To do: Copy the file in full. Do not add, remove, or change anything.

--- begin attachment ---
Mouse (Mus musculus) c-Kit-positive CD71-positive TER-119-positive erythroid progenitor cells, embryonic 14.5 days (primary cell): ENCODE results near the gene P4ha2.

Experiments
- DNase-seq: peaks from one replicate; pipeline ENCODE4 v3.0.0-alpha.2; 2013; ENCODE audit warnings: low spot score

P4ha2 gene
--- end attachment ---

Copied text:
Mouse (Mus musculus) c-Kit-positive CD71-positive TER-119-positive erythroid progenitor cells, embryonic 14.5 days (primary cell): ENCODE results near the gene P4ha2.

Experiments
- DNase-seq: peaks from one replicate; pipeline ENCODE4 v3.0.0-alpha.2; 2013; ENCODE audit warnings: low spot score

P4ha2 gene